Caravan

This card game developed by Joe Foxon and friends was inspired by the game Caravan designed by Obsidian Entertainment for the role-playing video game Fallout.

It is a two-player game played with two standard 52-card decks, one for each player, optionally including one joker in each player's deck.

Objective: Each player competes to sell two out of three 'caravans' for between 21 and 26 points, by building stacks.

The Deal

Each player takes the top eight cards from their shuffled deck to form a hand of cards, and stacks the rest to one side face down. These cards will be used later in the game. From their eight cards they each select three numbered (A-10) cards and place them face up, side by side, to start three 'caravans':

Player A

Caravan

one

Caravan

two

Caravan

three

Player B

Caravan

one

Caravan

two

Caravan

three

If a player does not have three number cards to play, they show their hand, reshuffle their deck and take eight new cards.

Throughout the game, each of Player A's caravans is compared with Player B's corresponding caravan (1 against 1, 2 against 2, 3 against 3) .

Playing the game

The first player places any card from hand onto any of their own caravans, but may not play a card of the same rank as the card it is being played on. If this card is higher than the card it is played on, the sequence for that caravan is ascending; if it is lower it is descending. Picture cards have special effects, described below. After playing a card they take another one from the top their deck to replace it, so that they always begin and end their turn with a hand of five cards. Then the second player plays a card on their own caravan in the same way.

After this, players play alternately. At your turn you must do one of the following things:

  1. Add a card to one of your caravans, face up. The card you add may be:
    • A number card of a different number and suit from the previous top number card of the caravan. This card must be placed on top of the caravan and must conform to the sequence direction (ascending or descending) for that caravan.
    • Any number card of the same suit as the top number card of the caravan. This card must be placed on top of the caravan, and if the card is contrary to the current direction of the caravan it establishes a new direction for the caravan.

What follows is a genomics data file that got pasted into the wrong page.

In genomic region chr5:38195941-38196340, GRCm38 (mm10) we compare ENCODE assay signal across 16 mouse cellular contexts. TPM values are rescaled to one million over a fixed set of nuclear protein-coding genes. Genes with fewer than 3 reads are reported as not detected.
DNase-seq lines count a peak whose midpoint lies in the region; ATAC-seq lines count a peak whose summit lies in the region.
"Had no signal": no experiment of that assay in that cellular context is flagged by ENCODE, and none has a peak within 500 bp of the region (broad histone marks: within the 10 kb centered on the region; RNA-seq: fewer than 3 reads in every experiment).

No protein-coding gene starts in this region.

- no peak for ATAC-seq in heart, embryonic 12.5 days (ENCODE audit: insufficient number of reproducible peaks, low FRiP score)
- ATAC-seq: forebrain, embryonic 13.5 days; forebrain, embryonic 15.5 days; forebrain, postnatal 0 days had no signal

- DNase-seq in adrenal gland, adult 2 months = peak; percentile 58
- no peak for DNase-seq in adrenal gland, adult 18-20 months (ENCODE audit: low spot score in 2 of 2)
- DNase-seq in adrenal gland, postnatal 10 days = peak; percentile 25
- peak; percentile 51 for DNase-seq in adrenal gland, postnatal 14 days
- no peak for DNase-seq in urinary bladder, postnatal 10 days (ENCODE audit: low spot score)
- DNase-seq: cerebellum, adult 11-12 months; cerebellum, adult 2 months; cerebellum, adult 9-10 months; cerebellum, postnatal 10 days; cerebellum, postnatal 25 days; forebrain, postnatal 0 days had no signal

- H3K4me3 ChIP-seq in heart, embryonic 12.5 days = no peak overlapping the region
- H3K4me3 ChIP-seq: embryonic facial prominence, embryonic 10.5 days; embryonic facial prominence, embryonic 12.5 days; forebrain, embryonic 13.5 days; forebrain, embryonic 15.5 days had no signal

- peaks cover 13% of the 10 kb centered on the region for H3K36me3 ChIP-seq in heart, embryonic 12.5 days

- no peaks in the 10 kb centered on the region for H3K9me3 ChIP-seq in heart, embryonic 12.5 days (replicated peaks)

• Any picture card, as described below. Queens are placed on top of the caravan, but kings, jacks and jokers may be inserted anywhere within a caravan.
  2. Discard one card from their hand to your discard pile.
  3. Destroy one of their caravans, adding all its cards to your discard pile, and play a card from hand in the space to start a new caravan.

Having played or discarded a card, you always end your turn by drawing the top card of your deck to restore your hand to five cards.

If you run out of cards to draw from your deck, you shuffle the cards in your discard pile to form a new deck to draw from.

Special Cards

Aces are low, and count as ordinary number cards worth 1.

Jacks, Kings and Jokers do not have to be played on the top of a caravan: they may be placed on top of any card within a caravan.

A Jack removes the card immediately below it from the caravan: both cards are added to the player's discard pile.

A Joker removes the card immediately below it and all other cards of the same rank from both players' caravans. If Jokers are not used, then Jacks have this function.

A Queen reverses the order that cards are to be played in the caravan, so a descending sequence becomes an ascending sequence and vice versa.

A King takes on the point value of the card immediately below it. For example, a King placed on a 7 doubles its value to 14. If another King is played on it, the three cards are worth 21, and so on.

End of the game

A caravan can be sold when it has a value of at least 21 and not more than 26, and the opposing caravan either has a lower value or has a value greater than 26.

As soon as three caravans can be sold (one from each poisiton), the game ends, and the player who sells two or more caravans is the winner.

Note that you may continue to play on a caravan that can be sold to improve its value. You may even destroy it, if you think it is in your interest.

Note also that a caravan of value 26 cannot be beaten: it can always be sold unless the opposing caravan also has a value of 26, in which case neither caravan is sold until the value of the other is changed.